"Researchers at the Georgia Institute of Technology in Atlanta examined data for a range of climate variables thought to contribute to the formation of hurricanes in categories 4 and 5, the upper end of the strength scale.  Only sea surface temperature showed a strong correlation with the observed increase in the occurrence of these storms since 1970.  And with sea temperatures set to rise still further, that means the next few decades could bring even more hurricanes like Katrina, which hammered New Orleans in August 2005." 

And to everyone's surprise, noted stoic Al Gore spoke in uncharacteristically apocalyptic terms: 

"In the 1930s, Winston Churchill also wrote of those leaders who refused to acknowledge the clear and present danger.  'They go on in strange paradox, decided only to be undecided, resolved to be irresolute, adamant for drift, solid for fluidity, all powerful to be impotent.  The era of procrastination, of half-measures, of soothing and baffling expedients, of delays, is coming to a close.  In its place, we are entering a period of consequences.'  With Hurricane Katrina, the melting of the Arctic ice cap and careless ecological mayhem, we, too, are entering a period of consequences.  This is a moral moment.  This is not ultimately about any scientific debate or political dialogue.  Ultimately it is about who we are as human beings."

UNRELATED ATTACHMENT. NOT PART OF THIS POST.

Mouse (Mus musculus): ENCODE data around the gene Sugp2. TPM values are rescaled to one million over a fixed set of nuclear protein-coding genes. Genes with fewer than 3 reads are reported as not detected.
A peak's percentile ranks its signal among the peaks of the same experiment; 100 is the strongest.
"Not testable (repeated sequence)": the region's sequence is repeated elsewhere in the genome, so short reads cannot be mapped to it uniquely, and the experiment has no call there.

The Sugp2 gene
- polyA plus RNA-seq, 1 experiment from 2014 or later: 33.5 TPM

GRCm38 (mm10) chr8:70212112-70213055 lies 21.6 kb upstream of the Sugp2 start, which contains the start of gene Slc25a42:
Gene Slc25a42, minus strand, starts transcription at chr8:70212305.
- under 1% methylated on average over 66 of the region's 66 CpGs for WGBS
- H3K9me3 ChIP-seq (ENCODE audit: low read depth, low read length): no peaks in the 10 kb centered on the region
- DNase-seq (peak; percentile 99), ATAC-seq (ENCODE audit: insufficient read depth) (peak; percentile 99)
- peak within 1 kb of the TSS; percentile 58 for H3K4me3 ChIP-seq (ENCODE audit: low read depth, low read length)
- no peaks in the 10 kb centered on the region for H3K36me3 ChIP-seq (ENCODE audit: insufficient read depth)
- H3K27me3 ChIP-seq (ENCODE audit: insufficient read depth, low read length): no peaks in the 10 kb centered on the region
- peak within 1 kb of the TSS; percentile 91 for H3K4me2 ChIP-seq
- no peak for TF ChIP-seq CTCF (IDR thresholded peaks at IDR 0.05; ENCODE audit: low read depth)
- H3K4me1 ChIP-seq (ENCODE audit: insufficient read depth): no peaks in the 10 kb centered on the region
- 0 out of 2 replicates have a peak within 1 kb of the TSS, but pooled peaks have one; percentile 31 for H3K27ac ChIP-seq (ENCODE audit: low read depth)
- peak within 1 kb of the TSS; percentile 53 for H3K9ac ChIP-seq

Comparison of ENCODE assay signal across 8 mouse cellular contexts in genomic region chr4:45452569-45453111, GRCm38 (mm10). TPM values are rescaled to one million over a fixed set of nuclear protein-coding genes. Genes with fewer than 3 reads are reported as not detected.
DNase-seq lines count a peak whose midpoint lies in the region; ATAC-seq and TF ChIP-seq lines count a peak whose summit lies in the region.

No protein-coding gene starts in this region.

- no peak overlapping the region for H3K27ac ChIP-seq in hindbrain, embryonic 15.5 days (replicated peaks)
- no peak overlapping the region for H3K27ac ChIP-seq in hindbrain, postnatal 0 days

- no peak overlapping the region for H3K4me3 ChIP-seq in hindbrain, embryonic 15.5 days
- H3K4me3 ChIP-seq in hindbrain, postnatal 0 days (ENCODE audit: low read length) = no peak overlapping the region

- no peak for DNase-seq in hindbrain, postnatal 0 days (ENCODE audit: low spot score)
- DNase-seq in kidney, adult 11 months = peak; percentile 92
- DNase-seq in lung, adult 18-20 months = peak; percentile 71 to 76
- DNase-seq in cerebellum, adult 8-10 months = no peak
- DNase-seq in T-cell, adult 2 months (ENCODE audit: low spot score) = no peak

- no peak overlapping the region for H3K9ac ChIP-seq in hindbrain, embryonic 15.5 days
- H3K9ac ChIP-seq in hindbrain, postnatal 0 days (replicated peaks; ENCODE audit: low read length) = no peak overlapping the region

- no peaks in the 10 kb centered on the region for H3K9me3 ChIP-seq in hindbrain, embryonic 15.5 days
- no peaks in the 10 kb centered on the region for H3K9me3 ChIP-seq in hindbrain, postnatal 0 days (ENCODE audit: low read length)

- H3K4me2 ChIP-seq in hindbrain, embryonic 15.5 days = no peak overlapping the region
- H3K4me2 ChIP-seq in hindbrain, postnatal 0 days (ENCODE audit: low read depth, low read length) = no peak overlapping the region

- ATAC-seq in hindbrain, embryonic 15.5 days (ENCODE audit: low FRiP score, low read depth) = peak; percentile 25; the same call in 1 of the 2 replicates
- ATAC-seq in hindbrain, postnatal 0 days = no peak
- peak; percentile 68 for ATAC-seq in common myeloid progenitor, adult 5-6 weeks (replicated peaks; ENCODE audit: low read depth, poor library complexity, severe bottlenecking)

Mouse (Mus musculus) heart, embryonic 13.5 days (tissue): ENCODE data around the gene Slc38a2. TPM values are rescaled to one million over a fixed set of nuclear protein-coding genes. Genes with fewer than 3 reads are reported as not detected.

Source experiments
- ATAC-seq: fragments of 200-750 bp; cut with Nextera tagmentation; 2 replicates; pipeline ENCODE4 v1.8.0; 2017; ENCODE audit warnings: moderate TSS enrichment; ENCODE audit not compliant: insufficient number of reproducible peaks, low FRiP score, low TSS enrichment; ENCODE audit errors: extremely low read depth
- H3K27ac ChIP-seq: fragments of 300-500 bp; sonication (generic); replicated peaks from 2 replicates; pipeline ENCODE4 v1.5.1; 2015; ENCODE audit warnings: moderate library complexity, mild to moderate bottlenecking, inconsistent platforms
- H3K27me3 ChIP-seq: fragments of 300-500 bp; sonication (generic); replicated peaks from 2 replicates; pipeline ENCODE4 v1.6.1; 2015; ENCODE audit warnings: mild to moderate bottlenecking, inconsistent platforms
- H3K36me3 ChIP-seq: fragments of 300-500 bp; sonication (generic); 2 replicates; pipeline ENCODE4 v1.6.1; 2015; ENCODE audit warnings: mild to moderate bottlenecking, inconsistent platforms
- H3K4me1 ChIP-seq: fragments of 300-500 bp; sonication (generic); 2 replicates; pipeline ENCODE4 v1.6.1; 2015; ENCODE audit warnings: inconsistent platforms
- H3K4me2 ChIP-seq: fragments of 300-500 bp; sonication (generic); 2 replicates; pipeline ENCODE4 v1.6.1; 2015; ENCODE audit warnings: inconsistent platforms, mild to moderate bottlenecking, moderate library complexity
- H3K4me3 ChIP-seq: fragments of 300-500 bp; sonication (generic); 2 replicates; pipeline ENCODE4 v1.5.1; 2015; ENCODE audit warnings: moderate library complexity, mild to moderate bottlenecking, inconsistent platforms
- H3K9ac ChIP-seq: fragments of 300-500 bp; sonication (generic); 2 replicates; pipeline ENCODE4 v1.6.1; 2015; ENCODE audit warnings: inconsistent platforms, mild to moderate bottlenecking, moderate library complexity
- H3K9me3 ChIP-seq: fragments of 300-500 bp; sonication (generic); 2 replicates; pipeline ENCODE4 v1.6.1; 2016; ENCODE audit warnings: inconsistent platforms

In the ensuing decade, however, a strange thing has happened.  Namely, in the ten years since Katrina, we have now witnessed the longest stretch in recorded history without a major-category hurricane in the U.S. 

Even Huffington Post was forced to confront that inconvenient truth in 2013, preposterously attributing it to "luck": 

"Surprisingly, not a single major hurricane, defined as a Category 3 storm or higher on the Saffir-Simpson scale - with minimum wind gusts of at least 111 mph (178 km/h) - has directly hit the United States in nearly eight years.  That's twice as long as any major hurricane landfall 'drought' since 1915, and by far the longest on record since data began being collected prior to 1900.  As of today (Sept. 12), it's been 2,880 days since Hurricane Wilma, the last major hurricane to strike the United States, made landfall on Oct. 24, 2005...  Luck probably plays the biggest role in the lack of major hurricane hits, said Chris Landsea, the science and operations officer at the National Hurricane Center (NHC)."